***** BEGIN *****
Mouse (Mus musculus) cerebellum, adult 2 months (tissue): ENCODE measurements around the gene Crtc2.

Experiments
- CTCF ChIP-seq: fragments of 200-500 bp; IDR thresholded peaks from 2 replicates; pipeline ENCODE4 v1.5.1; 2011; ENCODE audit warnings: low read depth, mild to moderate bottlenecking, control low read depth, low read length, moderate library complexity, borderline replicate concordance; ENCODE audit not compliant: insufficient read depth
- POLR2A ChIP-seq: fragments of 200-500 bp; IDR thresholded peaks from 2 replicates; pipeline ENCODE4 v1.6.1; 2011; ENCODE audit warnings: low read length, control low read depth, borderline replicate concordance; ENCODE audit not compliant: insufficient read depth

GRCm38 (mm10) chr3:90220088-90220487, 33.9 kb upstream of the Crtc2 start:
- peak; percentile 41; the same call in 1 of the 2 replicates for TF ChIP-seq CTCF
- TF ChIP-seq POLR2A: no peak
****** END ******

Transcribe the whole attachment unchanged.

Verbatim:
Mouse (Mus musculus) cerebellum, adult 2 months (tissue): ENCODE measurements around the gene Crtc2.

Experiments
- CTCF ChIP-seq: fragments of 200-500 bp; IDR thresholded peaks from 2 replicates; pipeline ENCODE4 v1.5.1; 2011; ENCODE audit warnings: low read depth, mild to moderate bottlenecking, control low read depth, low read length, moderate library complexity, borderline replicate concordance; ENCODE audit not compliant: insufficient read depth
- POLR2A ChIP-seq: fragments of 200-500 bp; IDR thresholded peaks from 2 replicates; pipeline ENCODE4 v1.6.1; 2011; ENCODE audit warnings: low read length, control low read depth, borderline replicate concordance; ENCODE audit not compliant: insufficient read depth

GRCm38 (mm10) chr3:90220088-90220487, 33.9 kb upstream of the Crtc2 start:
- peak; percentile 41; the same call in 1 of the 2 replicates for TF ChIP-seq CTCF
- TF ChIP-seq POLR2A: no peak